I can see the timestamp in Wireshark which ranges up to nanoseconds. But I was just wondering whether it can sense nanoseconds cause in my trace I can't see any activities in the nanosecond range, they all are just 000!

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    Feb 19, 2018 at 18:12

2 Answers 2


The software only shows what the nic "sees". The precision of the timing can actually depend on settings in Wireshark, the network card, the network card driver and it can even seem like diffrent OS's can make a difference but I think that's because of the drivers. But, there are timing preferences in the software to show you that Wireshark does indeed go to the nanosecond. Showing the preferences info below just to show it can go to nanosecond and that you can adjust the timing preference itself.

I copied the below info from Wireshark. See the full site by clicking here

Precision example: If you have a timestamp and it’s displayed using, “Seconds Since Previous Packet”, : the value might be 1.123456. This will be displayed using the “Automatic” setting for libpcap files (which is microseconds). If you use Seconds it would show simply 1 and if you use Nanoseconds it shows 1.123456000.

6.12.1. Packet time referencing

The user can set time references to packets. A time reference is the starting point for all subsequent packet time calculations. It will be useful, if you want to see the time values relative to a special packet, e.g. the start of a new request. It’s possible to set multiple time references in the capture file.

The time references will not be saved permanently and will be lost when you close the capture file.

Time referencing will only be useful if the time display format is set to “Seconds Since Beginning of Capture”. If one of the other time display formats are used, time referencing will have no effect (and will make no sense either).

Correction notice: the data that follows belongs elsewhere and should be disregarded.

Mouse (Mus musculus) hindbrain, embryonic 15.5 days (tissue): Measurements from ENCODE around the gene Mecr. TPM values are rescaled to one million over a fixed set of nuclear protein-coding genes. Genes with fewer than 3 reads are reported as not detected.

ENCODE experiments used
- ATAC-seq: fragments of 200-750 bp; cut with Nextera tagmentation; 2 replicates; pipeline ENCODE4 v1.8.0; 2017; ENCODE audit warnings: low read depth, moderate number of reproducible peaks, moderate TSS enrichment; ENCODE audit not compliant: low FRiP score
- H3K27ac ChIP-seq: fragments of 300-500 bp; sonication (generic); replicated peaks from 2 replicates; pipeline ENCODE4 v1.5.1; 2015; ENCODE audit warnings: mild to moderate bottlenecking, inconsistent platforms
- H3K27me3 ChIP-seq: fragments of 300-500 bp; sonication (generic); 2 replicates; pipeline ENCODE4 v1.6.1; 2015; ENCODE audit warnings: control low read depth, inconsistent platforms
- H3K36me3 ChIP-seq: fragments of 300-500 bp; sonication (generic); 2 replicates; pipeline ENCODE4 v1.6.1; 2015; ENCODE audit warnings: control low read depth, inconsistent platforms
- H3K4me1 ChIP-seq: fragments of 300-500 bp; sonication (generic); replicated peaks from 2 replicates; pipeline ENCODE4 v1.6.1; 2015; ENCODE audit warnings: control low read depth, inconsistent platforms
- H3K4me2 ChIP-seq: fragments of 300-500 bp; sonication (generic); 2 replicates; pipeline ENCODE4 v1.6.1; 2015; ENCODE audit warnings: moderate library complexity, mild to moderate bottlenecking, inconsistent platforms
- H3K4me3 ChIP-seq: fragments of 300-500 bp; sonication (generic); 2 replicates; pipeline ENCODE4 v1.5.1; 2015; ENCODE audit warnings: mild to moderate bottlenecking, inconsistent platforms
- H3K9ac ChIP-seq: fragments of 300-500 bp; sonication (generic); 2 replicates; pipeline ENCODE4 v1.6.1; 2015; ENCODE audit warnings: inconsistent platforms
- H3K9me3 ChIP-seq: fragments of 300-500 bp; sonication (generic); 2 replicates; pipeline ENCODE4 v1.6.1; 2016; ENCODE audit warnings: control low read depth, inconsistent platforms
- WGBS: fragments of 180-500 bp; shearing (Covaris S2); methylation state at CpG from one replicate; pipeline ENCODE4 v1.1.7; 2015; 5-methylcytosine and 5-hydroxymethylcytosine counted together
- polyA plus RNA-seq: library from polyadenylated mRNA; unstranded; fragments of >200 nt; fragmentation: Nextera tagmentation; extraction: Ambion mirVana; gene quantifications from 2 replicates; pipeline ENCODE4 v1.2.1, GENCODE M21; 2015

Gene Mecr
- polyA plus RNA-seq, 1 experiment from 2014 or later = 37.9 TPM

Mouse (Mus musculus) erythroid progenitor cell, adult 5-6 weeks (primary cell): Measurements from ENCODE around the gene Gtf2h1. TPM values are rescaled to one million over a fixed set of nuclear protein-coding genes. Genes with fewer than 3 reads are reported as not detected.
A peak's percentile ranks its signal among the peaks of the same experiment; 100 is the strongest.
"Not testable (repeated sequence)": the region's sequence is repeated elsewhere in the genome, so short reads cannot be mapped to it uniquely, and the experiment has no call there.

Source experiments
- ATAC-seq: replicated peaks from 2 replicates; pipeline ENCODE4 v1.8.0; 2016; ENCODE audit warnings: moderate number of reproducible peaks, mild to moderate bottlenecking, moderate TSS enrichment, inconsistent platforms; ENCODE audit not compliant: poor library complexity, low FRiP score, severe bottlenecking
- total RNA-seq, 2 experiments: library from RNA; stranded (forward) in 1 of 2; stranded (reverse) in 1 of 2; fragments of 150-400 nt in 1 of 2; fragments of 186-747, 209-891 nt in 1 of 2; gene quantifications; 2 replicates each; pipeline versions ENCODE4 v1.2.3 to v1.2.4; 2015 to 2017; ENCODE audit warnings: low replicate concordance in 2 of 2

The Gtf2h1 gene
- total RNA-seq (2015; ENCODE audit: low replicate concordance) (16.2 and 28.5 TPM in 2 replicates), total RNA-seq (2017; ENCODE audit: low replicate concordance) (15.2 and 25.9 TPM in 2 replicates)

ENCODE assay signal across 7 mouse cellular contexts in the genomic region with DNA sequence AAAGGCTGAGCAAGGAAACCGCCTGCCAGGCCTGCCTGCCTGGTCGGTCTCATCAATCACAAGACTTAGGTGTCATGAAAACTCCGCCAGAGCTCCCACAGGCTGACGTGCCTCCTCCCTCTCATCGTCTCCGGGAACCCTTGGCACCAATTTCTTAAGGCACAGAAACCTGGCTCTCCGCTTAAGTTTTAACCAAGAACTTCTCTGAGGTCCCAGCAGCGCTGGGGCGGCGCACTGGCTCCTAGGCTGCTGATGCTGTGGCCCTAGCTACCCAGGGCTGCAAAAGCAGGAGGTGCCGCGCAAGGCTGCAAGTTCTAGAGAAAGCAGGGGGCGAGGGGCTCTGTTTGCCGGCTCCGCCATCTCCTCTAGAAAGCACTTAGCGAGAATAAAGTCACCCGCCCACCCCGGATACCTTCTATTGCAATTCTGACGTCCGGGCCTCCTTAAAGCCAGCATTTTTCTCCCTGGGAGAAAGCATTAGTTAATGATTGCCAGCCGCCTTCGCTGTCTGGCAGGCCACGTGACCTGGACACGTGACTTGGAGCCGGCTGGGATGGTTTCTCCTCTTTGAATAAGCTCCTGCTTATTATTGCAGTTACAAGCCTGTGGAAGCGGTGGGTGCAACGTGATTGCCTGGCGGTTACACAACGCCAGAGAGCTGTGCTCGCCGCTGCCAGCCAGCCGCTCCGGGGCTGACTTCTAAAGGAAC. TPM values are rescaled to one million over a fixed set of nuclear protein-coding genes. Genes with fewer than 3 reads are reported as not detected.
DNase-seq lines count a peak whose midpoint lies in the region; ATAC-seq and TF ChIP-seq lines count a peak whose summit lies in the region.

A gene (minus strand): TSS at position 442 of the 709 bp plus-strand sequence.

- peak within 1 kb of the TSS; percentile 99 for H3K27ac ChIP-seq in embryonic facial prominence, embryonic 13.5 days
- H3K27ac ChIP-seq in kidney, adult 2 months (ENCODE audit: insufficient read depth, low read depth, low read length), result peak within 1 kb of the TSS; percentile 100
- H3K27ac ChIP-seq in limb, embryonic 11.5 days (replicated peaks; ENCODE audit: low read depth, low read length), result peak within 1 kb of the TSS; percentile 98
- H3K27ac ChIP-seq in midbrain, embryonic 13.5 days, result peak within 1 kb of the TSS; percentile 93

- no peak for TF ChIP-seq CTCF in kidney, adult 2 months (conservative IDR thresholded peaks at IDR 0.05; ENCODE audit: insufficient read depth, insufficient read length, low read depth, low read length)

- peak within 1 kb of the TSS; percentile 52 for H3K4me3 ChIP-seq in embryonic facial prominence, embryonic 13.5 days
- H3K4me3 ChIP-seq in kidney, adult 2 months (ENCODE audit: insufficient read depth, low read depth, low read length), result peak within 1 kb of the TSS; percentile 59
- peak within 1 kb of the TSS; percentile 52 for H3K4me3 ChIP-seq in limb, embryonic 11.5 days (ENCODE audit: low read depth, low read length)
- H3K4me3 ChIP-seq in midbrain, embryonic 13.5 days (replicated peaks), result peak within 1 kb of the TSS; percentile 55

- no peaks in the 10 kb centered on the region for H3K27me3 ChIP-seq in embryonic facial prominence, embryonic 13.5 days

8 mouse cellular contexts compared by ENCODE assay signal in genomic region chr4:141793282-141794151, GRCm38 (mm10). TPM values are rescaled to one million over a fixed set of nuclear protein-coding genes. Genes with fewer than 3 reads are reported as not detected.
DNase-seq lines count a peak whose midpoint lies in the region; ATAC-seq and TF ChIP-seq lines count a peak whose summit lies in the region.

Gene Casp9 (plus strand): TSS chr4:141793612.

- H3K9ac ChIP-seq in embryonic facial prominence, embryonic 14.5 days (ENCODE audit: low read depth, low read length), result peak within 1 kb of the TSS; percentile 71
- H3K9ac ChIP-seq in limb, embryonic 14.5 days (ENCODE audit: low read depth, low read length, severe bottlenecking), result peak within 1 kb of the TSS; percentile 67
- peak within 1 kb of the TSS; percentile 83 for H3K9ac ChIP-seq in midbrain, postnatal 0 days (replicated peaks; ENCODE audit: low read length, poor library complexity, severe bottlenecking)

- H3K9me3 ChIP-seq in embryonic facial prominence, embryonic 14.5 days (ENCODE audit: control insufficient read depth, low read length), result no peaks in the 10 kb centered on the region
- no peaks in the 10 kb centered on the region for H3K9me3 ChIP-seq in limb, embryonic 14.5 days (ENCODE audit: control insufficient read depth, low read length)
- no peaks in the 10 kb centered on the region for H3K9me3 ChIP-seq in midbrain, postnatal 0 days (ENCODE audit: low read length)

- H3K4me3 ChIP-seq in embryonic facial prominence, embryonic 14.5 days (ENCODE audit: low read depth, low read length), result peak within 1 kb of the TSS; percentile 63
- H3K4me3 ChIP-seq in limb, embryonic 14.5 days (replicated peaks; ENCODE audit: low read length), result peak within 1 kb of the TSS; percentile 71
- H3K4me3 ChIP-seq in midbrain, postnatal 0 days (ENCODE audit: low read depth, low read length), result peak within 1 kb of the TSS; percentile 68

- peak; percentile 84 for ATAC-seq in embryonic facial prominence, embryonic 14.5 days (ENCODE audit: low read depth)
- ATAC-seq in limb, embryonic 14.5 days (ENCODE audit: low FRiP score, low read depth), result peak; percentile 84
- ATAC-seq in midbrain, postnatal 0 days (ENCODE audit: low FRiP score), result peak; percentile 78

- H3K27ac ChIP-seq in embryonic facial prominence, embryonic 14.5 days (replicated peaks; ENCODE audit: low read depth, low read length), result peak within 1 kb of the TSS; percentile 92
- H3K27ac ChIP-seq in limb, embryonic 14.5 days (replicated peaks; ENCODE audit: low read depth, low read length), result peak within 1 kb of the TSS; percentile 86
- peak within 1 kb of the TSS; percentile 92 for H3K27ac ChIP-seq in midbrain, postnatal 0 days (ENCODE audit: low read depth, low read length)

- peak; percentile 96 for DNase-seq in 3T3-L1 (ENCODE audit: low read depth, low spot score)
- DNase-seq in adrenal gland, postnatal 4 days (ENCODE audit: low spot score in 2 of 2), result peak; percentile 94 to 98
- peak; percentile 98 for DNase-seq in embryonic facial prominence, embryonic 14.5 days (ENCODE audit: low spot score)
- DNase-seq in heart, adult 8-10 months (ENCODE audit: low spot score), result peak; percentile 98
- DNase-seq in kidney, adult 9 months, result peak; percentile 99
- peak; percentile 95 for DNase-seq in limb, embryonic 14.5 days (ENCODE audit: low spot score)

To work with time references, choose one of the Time Reference items in the Editmenu or from the pop-up menu of the “Packet List” pane. See Section 3.6, “The “Edit” menu”.

Set Time Reference (toggle) Toggles the time reference state of the currently selected packet to on or off.Find Next Find the next time referenced packet in the “Packet List” pane.Find Previous Find the previous time referenced packet in the “Packet List” pane.

Figure 6.11. Wireshark showing a time referenced packet

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A time referenced packet will be marked with the string REF in the Time column (see packet number 10). All subsequent packets will show the time since the last time reference.

  • I am just keen to get the differences in the scale of nano second. So that I can exactly and precisely get the 4-time stamps of a ping command (Round trip time, two stamps in one pc and the two in the others) to calculate the offsets between two computer time.
    – Fida Hasan
    Sep 1, 2017 at 8:57
  • 1
    Ping is not a reliable tools for measuring RTT. Ping may be influenced by QoS, filters, policy-based routing, stack optimization, command planes being slower than forwarding planes (for network devices), and so on.
    – Zac67
    Sep 1, 2017 at 10:54

Wireshark's timestamp code uses nanosecond resolution internally and the pcapng and pcap file formats can store nanosecond timestamps. Whether or not you a) get ns timestamps when you capture and b) those timestamps are in any way accurate depends on your hardware and other factors. You probably won't get accurate nanosecond timestamps from a standard NIC but you definitely can with some high-end NICs and purpose-built hardware such as network taps and capture appliances.

  • The timestamp is not generated by the NIC; so a high-end NIC doesn't increase resolution.
    – Zac67
    Sep 2, 2017 at 1:51
  • "High-end NIC" in this case doesn't mean "fast server NIC". It means "NIC specifically designed for packet capture". As the row titled "Hardware Timestamps" on the PF_RING page indicates, most of them do indeed support hardware timestamps. Typically this is done using an external source such as PTP, GPS PPS, or IRIG. Timestamp values are usually added to each frame in a special header or trailer. Sep 3, 2017 at 21:13
  • Thanks for pointing that out - I used to be familiar with NDIS, apparently I'm not up to date...
    – Zac67
    Sep 3, 2017 at 21:17
  • No worries. There are very clever people approaching the problem from both the dedicated hardware and software + commodity hardware sides, and they're continually changing the state of the art. Sep 3, 2017 at 21:28

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